King of the Road Survey Shows Food Attitudes Changing

Spokane, Washington

America’s food tide turned five years ago when New York City Mayor Michael Bloomburg ordered calorie counts on menus. Atlas Van Lines 2012 King of the Road survey shows the waves of change have lapped across the country.

In a nation where pale, cardboard-consistency iceberg lettuce is the gold standard of “greens” in a person’s diet — particularly outside the Lettuce Line, a mysterious, invisible, yet clear demarcation that separates the American right and Left coasts from the Fly Over states — Mayor Mike was ahead of his time.

Sitting down to a burger at Penny’s Diner in Green River, Wyoming, I was greeted with a calorie-count menu.

King of the Road Survey Shows Food Attitudes Changing

Penny’s Diner upgraded its menu to include calorie counts.

“It’s our new menus,” said our server. “We’ve had them about two weeks.”

I didn’t order the fish and steamed vegetables, less than 300 calories, I did order a burger — shame on me, the description of “garden-fresh lettuce,” fooled me, it was shredded Iceberg, limp and pale — but I had information to help me make a decision, which is the whole point of calorie counts.

McDonald’s turned the calorie count into a marketing tool, from the Kansas Turnpike to the Spokane Petro, the under 400 calorie menu sheet is prominent, featuring the 300 calorie, Egg McMuffin, 90 calorie non-fat latte and a 170 calorie ice cream cone.

Truck drivers — who seemed to survive on ‘Doritos and Dew for $2.22’, a catchy label for a lousy food choice when we started driving four years ago — are making changes, too. The King of the Road Survey, click here to find the complete survey results, shows 57 per cent of drivers surveyed say their biggest challenge on the road is eating right and 30% say it’s exercising. More than half are away from home 31+ weeks a year.

The survey is a small sample, 167 responses representing 37 U.S. states and seven Canadian provinces, but it shows that drivers are recognizing that we are what we eat and we are asking for better food choices and getting them.

Fresh fruit is the favorite snack of 48% followed by mixed nuts. Candy and chips are down the list. Water, say 71%, is their drink of choice after they finish their morning coffee, followed by Gatorade and other sports drinks. Subway is the favorite fast food but nine percent say they don’t eat fast food, which is where we fall, rarely to none.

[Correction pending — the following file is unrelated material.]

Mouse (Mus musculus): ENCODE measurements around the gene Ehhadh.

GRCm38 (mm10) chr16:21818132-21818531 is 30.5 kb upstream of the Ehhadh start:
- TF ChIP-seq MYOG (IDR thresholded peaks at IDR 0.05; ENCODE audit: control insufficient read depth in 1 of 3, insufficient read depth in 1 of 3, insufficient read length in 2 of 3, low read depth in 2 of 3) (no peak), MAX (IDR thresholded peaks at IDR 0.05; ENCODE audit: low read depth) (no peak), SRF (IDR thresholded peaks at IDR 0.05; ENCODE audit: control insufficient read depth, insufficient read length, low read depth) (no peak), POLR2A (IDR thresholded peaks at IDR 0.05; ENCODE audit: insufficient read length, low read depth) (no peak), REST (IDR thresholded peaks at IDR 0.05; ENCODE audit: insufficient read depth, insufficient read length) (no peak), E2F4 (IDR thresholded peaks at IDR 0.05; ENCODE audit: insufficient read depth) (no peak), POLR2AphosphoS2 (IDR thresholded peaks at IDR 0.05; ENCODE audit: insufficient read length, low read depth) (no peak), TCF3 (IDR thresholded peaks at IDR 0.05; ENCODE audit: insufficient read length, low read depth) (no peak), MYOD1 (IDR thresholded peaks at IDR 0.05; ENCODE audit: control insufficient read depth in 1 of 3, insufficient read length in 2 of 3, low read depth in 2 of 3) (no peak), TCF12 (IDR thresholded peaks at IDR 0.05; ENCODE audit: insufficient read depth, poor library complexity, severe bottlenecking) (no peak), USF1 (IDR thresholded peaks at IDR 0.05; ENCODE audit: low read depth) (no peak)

But it’s not all fruits, vegetables and grains because TUMS is the recommended antidote for heartburn.

Since we’ve been living on the road, I have noticed two things. The bad news is that America is obese, really obese — less obese on the coasts than in the center of the country — but the good news is that attitudes are changing.

While nothing will change overnight, big lifestyle changes don’t happen like that, the seeds have been planted. There is a psychological progression to change. Remember smoking, first we recognized that it’s bad, but even though we recognized smoking is bad, we didn’t quit — my favorite line was ‘havta die of something’ — the regulatory clamp squeezed tighter, non-smoking workplaces, hospitals, restaurants and bars, prices, SIN taxes, go up, and slowly the ranks of former smokers swelled. Taking me along.

It took me five years of seriously trying to quit smoking when I finally butt out for the last time in 1990 after 20 years of thinking I looked pretty cool when I smoked, I started at 13. That’s what I expect from food, more choices will come available, more people will be concerned about their health, we will have a few court cases and find out that all the sugar is toxic, there will be more regulations, like Mayor Bloomberg’s attempt to control sugary drinks, food businesses will be slowly pushed along and things will change.

Today the food landscape is a broad spectrum, Pilot has super deal on 44 ounces of soda, which is an astonishing amount of sugar — 1 teaspoon = 4 grams of sugar — but the Travel America truckstop is stocking Chobani Greek yogurt, my favorite, at a reasonable $1.59 each. Boiled eggs can be purchased at TA and Pilot. The TA in Ontario, California chops a half dozen watermelons a day into single serving packages. The Pilot in Mountain Home, Idaho sold single servings of fresh strawberries in July. Almost all truckstops sell bananas, oranges and apples. Drivers are asking for better choices and the truckstops are responding.